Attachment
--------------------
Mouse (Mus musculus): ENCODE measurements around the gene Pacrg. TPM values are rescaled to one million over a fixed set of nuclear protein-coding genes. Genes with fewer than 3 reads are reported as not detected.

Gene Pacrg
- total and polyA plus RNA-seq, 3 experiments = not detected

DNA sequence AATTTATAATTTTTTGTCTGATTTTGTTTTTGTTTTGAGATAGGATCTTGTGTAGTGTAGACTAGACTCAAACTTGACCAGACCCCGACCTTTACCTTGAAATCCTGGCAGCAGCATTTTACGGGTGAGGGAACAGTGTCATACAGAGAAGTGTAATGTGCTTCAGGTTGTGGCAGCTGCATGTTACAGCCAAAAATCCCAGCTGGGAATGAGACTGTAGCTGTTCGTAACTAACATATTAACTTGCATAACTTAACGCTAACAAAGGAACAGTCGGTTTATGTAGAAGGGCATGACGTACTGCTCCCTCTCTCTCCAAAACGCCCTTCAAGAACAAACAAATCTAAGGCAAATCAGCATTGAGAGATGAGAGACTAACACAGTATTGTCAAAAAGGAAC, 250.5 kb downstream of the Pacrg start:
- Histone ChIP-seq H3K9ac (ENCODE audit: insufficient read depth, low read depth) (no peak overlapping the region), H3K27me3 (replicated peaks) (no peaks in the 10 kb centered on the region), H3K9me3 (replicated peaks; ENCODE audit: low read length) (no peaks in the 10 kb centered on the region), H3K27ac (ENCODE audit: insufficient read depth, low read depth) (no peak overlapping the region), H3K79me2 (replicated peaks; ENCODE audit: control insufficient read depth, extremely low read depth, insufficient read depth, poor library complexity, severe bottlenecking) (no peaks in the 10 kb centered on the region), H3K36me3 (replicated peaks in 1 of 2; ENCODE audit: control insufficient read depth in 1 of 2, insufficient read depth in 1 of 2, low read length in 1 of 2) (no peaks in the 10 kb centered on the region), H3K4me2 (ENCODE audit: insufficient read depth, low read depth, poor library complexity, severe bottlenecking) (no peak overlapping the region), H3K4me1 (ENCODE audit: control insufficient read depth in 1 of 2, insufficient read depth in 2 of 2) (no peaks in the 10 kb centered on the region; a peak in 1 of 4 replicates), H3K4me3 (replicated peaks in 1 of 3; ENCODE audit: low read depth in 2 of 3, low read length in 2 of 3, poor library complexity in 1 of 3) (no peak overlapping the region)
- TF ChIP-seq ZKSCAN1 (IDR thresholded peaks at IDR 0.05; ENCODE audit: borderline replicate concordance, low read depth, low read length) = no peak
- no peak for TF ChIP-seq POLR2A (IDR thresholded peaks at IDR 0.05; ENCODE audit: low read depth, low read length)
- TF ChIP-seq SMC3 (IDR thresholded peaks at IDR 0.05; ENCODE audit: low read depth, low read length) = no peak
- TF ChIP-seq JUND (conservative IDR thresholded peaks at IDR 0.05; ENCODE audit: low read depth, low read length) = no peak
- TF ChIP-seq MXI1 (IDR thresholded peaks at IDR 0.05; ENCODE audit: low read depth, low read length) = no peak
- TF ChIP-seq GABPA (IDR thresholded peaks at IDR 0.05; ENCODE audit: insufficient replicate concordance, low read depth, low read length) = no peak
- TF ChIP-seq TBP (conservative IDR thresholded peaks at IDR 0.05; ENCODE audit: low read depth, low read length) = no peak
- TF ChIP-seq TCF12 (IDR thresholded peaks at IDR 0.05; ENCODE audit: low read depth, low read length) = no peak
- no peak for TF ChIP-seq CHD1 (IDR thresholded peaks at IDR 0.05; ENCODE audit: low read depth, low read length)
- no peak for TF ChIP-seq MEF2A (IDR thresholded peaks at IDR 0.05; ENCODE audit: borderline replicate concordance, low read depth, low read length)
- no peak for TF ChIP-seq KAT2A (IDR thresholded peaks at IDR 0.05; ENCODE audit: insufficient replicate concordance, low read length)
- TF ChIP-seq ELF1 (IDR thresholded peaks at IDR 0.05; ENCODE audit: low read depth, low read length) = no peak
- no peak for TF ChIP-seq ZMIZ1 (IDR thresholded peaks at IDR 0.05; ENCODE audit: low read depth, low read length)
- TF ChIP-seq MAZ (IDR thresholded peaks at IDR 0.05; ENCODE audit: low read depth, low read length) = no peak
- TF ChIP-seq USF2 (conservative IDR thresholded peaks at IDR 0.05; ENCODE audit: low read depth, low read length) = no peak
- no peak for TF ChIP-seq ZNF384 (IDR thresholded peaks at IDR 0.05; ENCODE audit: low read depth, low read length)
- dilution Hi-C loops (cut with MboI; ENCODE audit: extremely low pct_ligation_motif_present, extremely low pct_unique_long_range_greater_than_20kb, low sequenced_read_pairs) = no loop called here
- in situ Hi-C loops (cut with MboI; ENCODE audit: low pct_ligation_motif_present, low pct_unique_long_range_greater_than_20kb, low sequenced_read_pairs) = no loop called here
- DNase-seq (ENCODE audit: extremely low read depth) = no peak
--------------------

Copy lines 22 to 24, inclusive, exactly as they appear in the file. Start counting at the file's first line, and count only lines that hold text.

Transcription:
- dilution Hi-C loops (cut with MboI; ENCODE audit: extremely low pct_ligation_motif_present, extremely low pct_unique_long_range_greater_than_20kb, low sequenced_read_pairs) = no loop called here
- in situ Hi-C loops (cut with MboI; ENCODE audit: low pct_ligation_motif_present, low pct_unique_long_range_greater_than_20kb, low sequenced_read_pairs) = no loop called here
- DNase-seq (ENCODE audit: extremely low read depth) = no peak